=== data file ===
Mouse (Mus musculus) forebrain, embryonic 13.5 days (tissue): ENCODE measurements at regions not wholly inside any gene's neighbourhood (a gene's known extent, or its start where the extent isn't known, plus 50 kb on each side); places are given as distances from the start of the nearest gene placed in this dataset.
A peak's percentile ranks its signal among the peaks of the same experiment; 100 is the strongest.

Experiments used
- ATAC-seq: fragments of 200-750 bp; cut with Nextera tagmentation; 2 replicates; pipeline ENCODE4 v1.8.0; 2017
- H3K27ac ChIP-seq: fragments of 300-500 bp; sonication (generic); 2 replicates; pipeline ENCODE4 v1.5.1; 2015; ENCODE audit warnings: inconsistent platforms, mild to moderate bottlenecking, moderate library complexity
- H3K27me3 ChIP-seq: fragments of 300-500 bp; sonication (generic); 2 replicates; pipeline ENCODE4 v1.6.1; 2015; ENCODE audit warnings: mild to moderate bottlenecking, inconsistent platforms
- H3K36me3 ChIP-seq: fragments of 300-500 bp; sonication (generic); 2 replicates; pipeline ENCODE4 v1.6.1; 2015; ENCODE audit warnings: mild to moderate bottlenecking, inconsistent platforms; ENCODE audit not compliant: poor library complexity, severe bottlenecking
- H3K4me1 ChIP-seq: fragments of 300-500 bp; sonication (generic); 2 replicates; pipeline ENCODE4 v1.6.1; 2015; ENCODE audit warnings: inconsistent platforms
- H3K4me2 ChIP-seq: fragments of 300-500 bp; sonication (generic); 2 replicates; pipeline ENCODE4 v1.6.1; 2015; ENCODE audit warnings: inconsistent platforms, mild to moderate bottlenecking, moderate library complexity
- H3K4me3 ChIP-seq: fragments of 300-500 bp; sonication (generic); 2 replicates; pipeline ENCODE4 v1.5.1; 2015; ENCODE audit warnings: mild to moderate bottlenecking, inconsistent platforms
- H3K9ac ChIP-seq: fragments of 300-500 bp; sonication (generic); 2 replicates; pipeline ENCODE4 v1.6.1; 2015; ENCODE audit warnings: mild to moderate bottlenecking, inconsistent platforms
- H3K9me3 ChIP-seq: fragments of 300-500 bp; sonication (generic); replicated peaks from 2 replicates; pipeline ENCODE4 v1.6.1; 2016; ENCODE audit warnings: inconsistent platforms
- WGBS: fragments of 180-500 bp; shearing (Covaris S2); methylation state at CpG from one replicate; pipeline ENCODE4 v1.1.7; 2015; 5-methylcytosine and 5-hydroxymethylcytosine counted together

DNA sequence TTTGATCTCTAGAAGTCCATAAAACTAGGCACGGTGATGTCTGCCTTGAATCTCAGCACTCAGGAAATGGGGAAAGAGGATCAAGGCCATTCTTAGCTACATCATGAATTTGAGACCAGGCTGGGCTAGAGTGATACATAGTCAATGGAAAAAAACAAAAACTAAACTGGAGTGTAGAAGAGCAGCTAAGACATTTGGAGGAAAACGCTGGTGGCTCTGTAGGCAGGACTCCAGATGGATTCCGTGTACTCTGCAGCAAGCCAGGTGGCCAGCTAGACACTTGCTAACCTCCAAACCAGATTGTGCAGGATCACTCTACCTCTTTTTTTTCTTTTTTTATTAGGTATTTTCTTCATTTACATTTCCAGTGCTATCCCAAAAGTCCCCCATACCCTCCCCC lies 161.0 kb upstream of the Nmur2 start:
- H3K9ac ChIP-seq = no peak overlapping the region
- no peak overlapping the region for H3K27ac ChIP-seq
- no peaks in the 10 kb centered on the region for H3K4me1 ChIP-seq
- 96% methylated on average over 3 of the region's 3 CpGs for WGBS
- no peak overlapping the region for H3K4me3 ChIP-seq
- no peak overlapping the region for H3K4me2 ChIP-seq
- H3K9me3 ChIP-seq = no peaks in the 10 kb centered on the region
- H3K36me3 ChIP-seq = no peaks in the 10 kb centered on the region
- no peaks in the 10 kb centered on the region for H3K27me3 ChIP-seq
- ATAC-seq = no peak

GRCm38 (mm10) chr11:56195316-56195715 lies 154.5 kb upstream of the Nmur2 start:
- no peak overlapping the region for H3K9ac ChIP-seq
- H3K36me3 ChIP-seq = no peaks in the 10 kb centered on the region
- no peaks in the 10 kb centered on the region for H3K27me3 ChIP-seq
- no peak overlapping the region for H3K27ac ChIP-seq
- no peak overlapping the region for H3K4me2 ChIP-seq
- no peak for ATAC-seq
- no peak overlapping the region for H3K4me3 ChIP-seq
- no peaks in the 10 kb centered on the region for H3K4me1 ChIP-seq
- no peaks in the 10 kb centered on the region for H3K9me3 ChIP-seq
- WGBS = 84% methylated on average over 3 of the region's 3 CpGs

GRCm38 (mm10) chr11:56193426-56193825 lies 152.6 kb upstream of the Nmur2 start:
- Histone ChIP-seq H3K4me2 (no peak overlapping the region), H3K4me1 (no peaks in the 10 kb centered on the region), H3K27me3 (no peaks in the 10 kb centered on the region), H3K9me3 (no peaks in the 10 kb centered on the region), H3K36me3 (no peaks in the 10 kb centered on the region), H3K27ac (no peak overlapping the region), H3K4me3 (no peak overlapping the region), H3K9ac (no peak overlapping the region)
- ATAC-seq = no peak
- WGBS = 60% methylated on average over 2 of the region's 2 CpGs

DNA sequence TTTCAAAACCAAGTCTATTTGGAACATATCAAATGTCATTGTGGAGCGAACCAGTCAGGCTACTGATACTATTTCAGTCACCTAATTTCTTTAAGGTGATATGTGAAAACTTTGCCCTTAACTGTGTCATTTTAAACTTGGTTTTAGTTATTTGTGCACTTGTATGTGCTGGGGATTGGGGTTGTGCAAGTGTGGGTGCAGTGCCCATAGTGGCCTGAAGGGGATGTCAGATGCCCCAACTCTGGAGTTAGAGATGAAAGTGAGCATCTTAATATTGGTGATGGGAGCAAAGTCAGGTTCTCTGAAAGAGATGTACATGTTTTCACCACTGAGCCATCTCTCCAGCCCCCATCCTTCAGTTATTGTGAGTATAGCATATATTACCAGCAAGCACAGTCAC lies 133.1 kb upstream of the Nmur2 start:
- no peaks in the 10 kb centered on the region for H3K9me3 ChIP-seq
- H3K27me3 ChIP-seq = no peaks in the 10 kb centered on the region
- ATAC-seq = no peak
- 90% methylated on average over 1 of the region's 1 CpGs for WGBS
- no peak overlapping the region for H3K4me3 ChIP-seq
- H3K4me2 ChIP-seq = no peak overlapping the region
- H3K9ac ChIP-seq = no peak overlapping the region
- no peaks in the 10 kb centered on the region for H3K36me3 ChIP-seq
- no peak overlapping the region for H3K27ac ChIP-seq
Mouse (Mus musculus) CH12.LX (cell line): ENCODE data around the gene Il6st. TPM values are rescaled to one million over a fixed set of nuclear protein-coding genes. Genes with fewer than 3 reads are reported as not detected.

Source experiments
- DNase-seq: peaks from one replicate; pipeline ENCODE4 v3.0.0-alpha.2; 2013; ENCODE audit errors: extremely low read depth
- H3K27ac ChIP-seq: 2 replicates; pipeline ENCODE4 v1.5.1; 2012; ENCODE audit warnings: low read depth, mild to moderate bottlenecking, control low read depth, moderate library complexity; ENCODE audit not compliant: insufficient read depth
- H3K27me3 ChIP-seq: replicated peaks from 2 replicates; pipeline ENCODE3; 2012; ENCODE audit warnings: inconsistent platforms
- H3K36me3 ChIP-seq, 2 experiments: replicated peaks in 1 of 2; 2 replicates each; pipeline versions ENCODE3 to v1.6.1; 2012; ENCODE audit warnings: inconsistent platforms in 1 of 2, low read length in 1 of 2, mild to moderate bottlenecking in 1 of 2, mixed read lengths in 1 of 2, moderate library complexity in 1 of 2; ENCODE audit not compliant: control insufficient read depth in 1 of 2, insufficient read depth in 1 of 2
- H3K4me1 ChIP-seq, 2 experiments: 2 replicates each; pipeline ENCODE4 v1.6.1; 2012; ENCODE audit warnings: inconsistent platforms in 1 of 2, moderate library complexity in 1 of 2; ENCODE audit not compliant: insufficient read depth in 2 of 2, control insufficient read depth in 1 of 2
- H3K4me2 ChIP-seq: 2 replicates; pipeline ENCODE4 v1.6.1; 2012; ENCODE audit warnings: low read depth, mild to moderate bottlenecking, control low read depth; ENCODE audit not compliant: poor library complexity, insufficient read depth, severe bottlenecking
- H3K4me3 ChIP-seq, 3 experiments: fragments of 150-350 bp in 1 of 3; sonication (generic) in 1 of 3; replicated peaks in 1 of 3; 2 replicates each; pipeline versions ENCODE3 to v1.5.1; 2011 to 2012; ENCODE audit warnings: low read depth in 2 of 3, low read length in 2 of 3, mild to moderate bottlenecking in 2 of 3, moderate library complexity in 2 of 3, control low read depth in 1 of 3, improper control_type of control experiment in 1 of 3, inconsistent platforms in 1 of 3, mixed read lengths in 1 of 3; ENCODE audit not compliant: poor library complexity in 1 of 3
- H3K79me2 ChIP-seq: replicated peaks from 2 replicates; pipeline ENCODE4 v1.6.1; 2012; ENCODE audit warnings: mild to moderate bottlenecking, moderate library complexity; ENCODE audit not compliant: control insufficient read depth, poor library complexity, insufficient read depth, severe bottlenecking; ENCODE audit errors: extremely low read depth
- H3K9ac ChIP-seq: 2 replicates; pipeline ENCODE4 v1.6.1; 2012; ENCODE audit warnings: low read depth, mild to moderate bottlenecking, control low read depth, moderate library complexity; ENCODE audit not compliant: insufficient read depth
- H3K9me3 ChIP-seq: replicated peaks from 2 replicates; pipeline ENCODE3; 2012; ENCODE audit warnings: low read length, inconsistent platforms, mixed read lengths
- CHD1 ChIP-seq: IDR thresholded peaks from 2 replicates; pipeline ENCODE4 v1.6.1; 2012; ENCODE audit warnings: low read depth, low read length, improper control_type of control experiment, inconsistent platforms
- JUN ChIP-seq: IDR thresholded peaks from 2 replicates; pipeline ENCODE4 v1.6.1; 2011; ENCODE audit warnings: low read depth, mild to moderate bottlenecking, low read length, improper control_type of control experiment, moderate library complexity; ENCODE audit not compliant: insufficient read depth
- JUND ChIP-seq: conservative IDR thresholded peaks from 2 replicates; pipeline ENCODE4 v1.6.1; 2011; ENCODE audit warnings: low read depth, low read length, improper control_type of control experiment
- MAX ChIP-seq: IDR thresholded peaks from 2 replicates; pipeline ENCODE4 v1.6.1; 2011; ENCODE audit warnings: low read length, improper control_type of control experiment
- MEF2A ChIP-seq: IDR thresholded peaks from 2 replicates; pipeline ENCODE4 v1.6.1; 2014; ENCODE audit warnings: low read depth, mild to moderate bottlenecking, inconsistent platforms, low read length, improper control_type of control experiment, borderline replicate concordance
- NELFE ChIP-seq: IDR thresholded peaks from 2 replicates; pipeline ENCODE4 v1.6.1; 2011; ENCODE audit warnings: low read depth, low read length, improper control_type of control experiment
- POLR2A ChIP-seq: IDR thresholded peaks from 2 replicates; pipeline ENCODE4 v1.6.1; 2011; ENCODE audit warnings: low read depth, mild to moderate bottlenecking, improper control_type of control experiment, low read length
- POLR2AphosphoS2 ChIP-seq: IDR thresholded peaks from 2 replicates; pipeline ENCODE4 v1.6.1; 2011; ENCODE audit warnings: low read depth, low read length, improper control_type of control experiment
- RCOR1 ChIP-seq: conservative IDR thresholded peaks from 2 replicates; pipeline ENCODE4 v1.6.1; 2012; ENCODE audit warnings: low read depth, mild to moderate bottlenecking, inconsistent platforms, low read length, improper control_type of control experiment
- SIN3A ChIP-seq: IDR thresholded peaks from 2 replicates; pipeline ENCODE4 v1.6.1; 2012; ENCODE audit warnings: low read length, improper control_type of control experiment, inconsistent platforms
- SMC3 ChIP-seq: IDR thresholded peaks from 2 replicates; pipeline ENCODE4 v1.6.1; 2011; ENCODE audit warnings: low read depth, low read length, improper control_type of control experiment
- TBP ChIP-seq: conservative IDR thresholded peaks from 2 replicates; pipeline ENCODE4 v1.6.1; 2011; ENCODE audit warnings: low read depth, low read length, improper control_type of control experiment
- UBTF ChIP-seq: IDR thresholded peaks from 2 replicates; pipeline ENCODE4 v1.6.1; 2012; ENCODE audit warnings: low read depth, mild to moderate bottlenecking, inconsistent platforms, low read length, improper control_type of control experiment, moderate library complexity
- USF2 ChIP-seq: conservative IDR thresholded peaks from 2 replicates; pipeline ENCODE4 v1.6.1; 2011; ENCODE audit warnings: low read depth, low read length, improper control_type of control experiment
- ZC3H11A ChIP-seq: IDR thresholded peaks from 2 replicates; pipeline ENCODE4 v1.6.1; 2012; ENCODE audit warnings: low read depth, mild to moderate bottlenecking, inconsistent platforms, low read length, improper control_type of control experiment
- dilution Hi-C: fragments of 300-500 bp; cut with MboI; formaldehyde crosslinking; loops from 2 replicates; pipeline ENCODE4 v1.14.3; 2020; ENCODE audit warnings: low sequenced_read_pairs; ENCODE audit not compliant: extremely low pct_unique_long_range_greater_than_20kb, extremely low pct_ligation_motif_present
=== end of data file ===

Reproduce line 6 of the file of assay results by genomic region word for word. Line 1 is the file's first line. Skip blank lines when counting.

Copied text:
- H3K27me3 ChIP-seq: fragments of 300-500 bp; sonication (generic); 2 replicates; pipeline ENCODE4 v1.6.1; 2015; ENCODE audit warnings: mild to moderate bottlenecking, inconsistent platforms